Routing: Under SIP, sessions are routed based on the location of the invited party and the Internet address of the invited party's proxy.  When call volumes grow, route set-up can be slowed by network elements that are busy or unavailable.  Other kinds of routing issues affect operating costs.  For example, when a carrier operates multiple facilities for redundancy, or peers with multiple service providers, load balancing is desirable, but a flexible load-balancing scheme that favors low cost facilities is even better.  The logic of low-cost load balancing can be extended to redundant network elements of all kinds.

dynamicsoft has built a carrier-class Route Engine that can set up as many as 3,000,000 sessions an hour.  It uses awareness of the application, the characteristics of individual sessions, and the parameters of the carrier's network to make optimized decisions that drive up network throughput and drive down costs.  When a route is discovered, it is cached so future sessions can be established efficiently.  Routes can be based on SIP addresses or on PSTN numbers -- this allows communication between SIP and non-SIP endpoints and the re-creation of classic telco services, e.g., 800 dialing, within the SIP context.

Accounting:  The Internet creates a separation between facilities and services.  In so doing, it introduces the liklihood of third party communications applications -- indeed it makes third parties virtually impossible to exclude.  Carriers need to know (a) how to bill their customers, (b) how to allocate costs among providers of network facilities and service peers, and (c) what kinds of advanced services were used and their billing parameters.  There are additional issues specific to Internet telephony.  For example, customer-use minutes are not tightly tied to network facility parameters.  (For example, a minute of speech could use anywhere from 5 to 64 kbit/s of facility bandwidth.) 

dynamicsoft has created a carrier-class billing mediation methodology to serve the needs of the wholesale Internet telephony provider.  Under this methodology, a special SIP Session Event Record is created at the SIP Edge Proxy.  This Session Event Record logs the unique session identifier, and the start and end times of the call.  It also collects other session-specific information, for example, it uses the persistent Internet address of the service provider to record which provider's facilities carried the call.  The Session Event Record is extensible to track additional customer variables, network resource usage, and usage of additional application resources.  It is combined with the Call Detail Record (CDR) of the switch to create a SIP Wholesale CDR that meets the requirements of both new and legacy billing systems.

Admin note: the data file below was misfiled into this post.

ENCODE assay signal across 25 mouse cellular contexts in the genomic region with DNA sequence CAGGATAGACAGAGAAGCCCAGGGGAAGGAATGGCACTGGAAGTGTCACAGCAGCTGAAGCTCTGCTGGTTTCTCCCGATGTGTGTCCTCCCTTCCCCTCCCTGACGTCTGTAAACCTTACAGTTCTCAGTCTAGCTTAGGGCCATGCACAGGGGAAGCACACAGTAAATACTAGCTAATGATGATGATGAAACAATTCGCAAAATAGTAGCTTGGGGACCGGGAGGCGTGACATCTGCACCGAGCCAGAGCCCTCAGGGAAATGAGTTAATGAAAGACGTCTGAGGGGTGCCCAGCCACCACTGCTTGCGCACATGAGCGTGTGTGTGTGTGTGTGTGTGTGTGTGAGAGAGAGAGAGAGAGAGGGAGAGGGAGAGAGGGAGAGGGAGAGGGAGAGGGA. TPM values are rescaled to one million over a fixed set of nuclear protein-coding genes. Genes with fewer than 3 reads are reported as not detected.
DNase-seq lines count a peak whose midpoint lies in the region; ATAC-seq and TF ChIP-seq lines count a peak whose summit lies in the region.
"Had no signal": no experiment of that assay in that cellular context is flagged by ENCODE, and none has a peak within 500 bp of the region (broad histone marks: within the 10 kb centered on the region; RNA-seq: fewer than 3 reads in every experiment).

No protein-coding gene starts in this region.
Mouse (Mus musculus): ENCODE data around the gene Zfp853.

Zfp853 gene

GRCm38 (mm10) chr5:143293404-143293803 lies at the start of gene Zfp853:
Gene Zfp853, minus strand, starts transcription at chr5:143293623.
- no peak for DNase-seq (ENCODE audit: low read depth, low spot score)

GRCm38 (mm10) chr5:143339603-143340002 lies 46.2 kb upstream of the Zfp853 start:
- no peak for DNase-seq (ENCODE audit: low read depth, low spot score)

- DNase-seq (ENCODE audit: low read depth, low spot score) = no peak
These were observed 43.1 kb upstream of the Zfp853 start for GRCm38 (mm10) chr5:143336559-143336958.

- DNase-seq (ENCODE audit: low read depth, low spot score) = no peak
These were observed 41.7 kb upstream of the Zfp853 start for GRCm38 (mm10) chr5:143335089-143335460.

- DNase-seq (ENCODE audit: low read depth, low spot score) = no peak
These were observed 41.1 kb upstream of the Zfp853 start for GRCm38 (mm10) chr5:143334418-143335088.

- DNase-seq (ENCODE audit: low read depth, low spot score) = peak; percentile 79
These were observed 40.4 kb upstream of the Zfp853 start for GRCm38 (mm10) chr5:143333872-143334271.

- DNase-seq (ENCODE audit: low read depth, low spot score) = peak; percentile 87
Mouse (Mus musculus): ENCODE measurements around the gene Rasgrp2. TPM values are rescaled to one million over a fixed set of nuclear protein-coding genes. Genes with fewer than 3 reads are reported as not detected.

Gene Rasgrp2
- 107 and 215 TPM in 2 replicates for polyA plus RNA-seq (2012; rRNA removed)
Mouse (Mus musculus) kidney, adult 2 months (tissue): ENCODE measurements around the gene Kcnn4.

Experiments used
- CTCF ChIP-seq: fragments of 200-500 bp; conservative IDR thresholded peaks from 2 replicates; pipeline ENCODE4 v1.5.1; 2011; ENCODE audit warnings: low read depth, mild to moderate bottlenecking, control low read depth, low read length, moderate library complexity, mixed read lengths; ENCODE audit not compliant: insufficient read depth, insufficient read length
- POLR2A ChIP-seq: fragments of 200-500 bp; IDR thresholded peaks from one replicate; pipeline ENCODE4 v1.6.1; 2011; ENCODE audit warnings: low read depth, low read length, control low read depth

Security:  The Internet's separation of services, facilities and customers creates security issues that don't exist in the PSTN.  Normally, Internet service providers and companies use firewalls, which allow certain Internet addresses to pass through them. In many cases this allows too much access, especially where real-time media streams must be allowed.  Hackers can embed information within streams to spoof the system to gain access to subscriber authentication, service authorization, service provisioning, accounting and billing information.  Once accessed, this information can be stolen outright, or used to steal services.  Or the information could be maliciously corrupted to attack and potentially disable services. 

There is a second reason why Internet security is a critical concern.  Network elements facing the Internet are targets for denial-of-service (DOS) attacks that could render these elements dysfunctional or inoperative. 

dynamicsoft has created a  carrier-class SIP security solution.  The solution features enhancements to its Edge Proxy, a new dynamicsoft Firewall Control Proxy and a new kind of firewall.  The new firewall permits traffic passing through it to access only one network element -- the SIP Edge Proxy.  When the Edge Proxy receives a SIP invitation, it authenticates and authorizes it.  Then the Edge Proxy passes it to the Firewall Control Proxy (FCP), which examines the SIP header to determine that the requested application is permitted (for example, if it is a voice call invite).  If so, the Firewall Control Proxy tells the special firewall to create a media "pinhole" so e.g., the voice stream can pass through it. 

There is even more to it.  For example, the Edge Proxy masks critical fields in outgoing headers to prevent unauthorized discovery of inside-the-firewall network topology.  And because firewall control is so critical, the FCP is always hidden from the outside world, accessible only through the firewall and the edge proxy.  In the call set-up process, the firewall and the FCP communicate via special protocol designed to add another layer of security to firewall control.  The result is carrier-class security within the public Internet.

Pay as you grow.  All three functions -- routing, accounting, and security -- work together to provide linear scalability with automatic fail-over and automatic route discovery managed by dynamicsoft's load balancing technology, so carriers can implement SIP infrastructure growth without single points of failure.  Return on investment for an entry-level (but fully carrier-class) SIP network can be measured in months.  dynamicsoft ensures continuous network growth that follows the growth of revenue.  The SIP infrastructure ensures rapid participation in new service opportunities as they arise.

dynamicsoft's  Microsoft Messenger Solution